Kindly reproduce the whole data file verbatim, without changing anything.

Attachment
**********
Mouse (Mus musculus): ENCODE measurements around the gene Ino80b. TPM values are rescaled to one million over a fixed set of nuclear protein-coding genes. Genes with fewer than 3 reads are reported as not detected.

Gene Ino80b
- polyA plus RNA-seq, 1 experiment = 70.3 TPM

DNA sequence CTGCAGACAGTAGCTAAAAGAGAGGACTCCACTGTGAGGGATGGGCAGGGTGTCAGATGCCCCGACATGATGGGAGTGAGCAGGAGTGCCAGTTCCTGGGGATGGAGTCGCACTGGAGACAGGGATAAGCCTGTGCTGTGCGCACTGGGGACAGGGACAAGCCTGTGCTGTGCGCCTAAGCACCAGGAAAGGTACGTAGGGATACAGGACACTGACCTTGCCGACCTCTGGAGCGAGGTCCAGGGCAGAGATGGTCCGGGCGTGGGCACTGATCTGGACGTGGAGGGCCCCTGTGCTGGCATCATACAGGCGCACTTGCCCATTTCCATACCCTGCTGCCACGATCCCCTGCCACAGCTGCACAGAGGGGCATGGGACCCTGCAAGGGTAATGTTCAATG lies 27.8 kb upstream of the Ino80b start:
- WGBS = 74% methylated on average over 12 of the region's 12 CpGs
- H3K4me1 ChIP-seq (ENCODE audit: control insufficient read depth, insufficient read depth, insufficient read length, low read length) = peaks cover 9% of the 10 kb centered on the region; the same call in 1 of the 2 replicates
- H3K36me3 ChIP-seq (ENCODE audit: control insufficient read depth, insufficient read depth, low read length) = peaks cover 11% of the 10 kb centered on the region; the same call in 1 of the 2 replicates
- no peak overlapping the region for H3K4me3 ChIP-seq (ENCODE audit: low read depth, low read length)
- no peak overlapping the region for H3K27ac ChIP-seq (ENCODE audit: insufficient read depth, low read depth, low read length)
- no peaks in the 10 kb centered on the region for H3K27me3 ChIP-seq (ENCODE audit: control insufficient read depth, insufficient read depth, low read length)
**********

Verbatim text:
Mouse (Mus musculus): ENCODE measurements around the gene Ino80b. TPM values are rescaled to one million over a fixed set of nuclear protein-coding genes. Genes with fewer than 3 reads are reported as not detected.

Gene Ino80b
- polyA plus RNA-seq, 1 experiment = 70.3 TPM

DNA sequence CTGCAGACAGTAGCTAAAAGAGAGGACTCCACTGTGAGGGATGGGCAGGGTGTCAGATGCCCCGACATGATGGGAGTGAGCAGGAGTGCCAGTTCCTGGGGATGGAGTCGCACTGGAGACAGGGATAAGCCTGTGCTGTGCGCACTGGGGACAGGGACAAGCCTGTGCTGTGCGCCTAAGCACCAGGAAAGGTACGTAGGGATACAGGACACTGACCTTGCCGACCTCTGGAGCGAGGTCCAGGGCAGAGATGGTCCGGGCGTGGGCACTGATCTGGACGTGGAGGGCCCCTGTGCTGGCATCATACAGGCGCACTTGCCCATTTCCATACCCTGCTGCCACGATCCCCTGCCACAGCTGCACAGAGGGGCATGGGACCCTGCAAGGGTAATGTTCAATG lies 27.8 kb upstream of the Ino80b start:
- WGBS = 74% methylated on average over 12 of the region's 12 CpGs
- H3K4me1 ChIP-seq (ENCODE audit: control insufficient read depth, insufficient read depth, insufficient read length, low read length) = peaks cover 9% of the 10 kb centered on the region; the same call in 1 of the 2 replicates
- H3K36me3 ChIP-seq (ENCODE audit: control insufficient read depth, insufficient read depth, low read length) = peaks cover 11% of the 10 kb centered on the region; the same call in 1 of the 2 replicates
- no peak overlapping the region for H3K4me3 ChIP-seq (ENCODE audit: low read depth, low read length)
- no peak overlapping the region for H3K27ac ChIP-seq (ENCODE audit: insufficient read depth, low read depth, low read length)
- no peaks in the 10 kb centered on the region for H3K27me3 ChIP-seq (ENCODE audit: control insufficient read depth, insufficient read depth, low read length)